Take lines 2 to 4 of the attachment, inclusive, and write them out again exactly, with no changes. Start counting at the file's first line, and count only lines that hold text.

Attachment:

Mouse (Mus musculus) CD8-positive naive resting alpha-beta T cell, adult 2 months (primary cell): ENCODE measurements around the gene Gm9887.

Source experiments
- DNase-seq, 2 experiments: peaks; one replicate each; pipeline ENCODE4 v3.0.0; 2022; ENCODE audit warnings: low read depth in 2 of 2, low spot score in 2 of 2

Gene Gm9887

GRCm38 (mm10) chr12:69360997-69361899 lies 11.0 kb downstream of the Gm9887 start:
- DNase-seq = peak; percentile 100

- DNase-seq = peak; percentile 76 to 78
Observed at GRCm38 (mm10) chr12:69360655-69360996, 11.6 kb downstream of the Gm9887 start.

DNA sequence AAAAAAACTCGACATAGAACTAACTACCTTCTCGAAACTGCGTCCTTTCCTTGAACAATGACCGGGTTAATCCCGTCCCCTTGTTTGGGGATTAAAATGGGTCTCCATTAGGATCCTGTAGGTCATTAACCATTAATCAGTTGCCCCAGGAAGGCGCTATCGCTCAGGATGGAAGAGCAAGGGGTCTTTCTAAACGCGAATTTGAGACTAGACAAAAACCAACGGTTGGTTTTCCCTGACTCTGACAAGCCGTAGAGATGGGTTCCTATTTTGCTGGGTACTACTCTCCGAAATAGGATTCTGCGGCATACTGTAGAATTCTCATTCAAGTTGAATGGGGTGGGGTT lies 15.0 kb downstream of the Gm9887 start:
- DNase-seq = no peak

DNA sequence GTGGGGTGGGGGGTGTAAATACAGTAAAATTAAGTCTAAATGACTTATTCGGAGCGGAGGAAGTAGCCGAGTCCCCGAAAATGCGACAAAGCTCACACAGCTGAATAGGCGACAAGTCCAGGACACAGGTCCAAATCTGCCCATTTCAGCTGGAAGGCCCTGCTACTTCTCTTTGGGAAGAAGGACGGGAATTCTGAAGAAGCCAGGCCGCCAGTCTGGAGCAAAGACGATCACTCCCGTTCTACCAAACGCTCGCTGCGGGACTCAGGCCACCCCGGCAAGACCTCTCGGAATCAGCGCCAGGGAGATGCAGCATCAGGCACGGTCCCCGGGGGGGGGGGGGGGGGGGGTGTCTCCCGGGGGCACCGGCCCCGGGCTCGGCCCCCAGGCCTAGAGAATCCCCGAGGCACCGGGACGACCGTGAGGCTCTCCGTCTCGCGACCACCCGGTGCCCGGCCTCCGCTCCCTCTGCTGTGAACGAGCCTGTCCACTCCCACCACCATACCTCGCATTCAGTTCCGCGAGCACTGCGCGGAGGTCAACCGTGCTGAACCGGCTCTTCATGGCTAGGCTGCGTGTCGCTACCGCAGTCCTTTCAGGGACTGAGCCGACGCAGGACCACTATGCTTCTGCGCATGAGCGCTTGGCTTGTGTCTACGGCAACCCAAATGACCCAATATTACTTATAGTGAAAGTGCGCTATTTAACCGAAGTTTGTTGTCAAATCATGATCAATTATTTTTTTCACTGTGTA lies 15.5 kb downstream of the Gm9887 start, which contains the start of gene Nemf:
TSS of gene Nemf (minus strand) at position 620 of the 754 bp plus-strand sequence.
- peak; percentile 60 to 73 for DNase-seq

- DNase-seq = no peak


Source experiments
- DNase-seq, 2 experiments: peaks; one replicate each; pipeline ENCODE4 v3.0.0; 2022; ENCODE audit warnings: low read depth in 2 of 2, low spot score in 2 of 2

Gene Gm9887